Everyone within our compound has started putting water and soap in front of their houses. When The Advocacy Project came out with the idea of mask production, we mobilized some women with disabilities to start the work. This helped to restore my hope, and helped me to see something positive in the situation. I realize that persons with disability can still do something despite the pandemic.

“The (Mama Cave) mask production has restored my hope and helped me to see something positive in the situation.”

The pandemic has also improved my hygiene. I must not forget to put hand-washing facilities in front of my house, I always travel with my hand sanitizer in the bag, and never forget to put on a mask whenever I am going to a public place like market.

Now that GDPU and AP have started liquid soap training, I have learnt how to mix the chemical. Soon, I will be able to train more young people with disabilities so that they can learn the skills and the knowledge needed to produce liquid soap. This will help them to earn a living during the pandemic and live dignified lives in the community.

Posted By Emma Okello

Posted Jul 17th, 2020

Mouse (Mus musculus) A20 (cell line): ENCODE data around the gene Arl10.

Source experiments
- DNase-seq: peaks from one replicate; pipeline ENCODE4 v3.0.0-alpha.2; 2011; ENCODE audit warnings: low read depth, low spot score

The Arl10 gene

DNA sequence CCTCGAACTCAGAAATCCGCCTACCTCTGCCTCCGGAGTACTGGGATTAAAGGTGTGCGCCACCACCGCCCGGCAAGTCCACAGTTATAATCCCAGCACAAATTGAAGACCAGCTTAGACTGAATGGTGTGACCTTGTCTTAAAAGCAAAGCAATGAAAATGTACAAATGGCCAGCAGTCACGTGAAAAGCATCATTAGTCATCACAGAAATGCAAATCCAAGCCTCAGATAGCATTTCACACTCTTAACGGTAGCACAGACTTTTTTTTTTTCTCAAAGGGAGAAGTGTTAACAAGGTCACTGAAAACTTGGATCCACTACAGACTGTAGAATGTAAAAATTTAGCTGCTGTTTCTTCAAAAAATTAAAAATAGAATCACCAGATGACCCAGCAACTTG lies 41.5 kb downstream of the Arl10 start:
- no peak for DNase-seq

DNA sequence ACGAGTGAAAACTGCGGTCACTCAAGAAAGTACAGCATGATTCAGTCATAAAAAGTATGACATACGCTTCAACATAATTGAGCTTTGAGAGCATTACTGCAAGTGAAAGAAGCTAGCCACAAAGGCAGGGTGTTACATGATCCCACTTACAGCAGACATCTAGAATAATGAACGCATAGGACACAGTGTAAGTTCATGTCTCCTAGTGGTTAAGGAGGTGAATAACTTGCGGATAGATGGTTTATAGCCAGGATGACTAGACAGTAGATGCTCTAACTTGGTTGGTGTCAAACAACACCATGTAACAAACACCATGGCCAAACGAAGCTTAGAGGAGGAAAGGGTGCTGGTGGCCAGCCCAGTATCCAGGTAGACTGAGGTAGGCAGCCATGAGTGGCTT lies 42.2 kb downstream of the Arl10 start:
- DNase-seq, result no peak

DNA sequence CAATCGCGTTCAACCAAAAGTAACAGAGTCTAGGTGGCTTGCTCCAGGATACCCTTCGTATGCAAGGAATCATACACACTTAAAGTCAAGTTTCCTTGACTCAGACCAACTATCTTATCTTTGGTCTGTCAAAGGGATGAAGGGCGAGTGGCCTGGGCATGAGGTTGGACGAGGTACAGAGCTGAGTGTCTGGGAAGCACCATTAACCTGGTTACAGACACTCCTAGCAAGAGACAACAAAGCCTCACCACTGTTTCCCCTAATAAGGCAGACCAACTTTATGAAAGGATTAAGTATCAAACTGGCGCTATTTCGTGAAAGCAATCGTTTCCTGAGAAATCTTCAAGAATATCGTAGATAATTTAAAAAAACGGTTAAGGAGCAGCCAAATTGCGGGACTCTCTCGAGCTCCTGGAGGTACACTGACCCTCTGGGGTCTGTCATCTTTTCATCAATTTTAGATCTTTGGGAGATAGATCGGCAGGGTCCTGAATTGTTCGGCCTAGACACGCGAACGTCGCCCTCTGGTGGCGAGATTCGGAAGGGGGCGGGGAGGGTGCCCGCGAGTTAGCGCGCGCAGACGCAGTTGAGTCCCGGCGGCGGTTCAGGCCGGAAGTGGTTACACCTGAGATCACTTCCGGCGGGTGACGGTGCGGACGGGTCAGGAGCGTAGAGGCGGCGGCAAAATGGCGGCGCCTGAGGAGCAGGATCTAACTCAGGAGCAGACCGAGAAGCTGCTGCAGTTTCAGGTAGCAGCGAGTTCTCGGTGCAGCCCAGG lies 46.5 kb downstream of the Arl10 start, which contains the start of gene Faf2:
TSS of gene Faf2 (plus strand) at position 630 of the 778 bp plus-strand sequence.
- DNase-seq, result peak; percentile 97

4 Comments

  • Iain Guest

    July 18, 2020

     

    Emma, thank you for this really interesting description of life in Gulu during the pandemic. It’s very sad, and we send our sympathies to you and your family. But as you write, GDPU’s work is more important than ever and you are a pillar of the organization! I hope it helps to write about your situation and know that people outside Uganda will read your blogs. We’d like to have more blogs from you!

  • Bobbi Fitzsimmons

    July 20, 2020

     

    Emma, I’m so glad you have found a purpose and some hope in this difficult situation. Your son is so lucky to have an understanding mother who is looking out for his best interests. I, too, hope this situation will come to an end soon and that we all can once again visit our families. Stay safe and stay positive.

  • Brigid

    July 20, 2020

     

    Emma, I have been hearing about GDPU’s work through AP’s Peace Fellow Wilson, but I am so excited to get to learn more about you through these blogs! The boredom you mention is certainly something everyone is struggling with admit the pandemic, but I can truly not imagine it with a three-year old (my mom works at a day-care for two/three year olds and has many stories about the restless nature of such young kids!) It was interesting to hear about the rise in prices in Gulu as well. This is not something I have thought about in the U.S. I am glad, however, that the mask and soap production is providing some sort of hope for you. Your question of “Oh God when will this whole drama be done?” is something that I ask often, but we need to all hold on to the hope that all of this WILL end. As for now, you’re truly a role model for being a loving and patient mother.

  • Alexandra Mayer

    August 4, 2020

     

    Emma, thank you for sharing your personal experience with the world. So many parents and caretakers, like you, have been strong and inspiring during this time. You not only support your child, but your community as well. Thank you!!!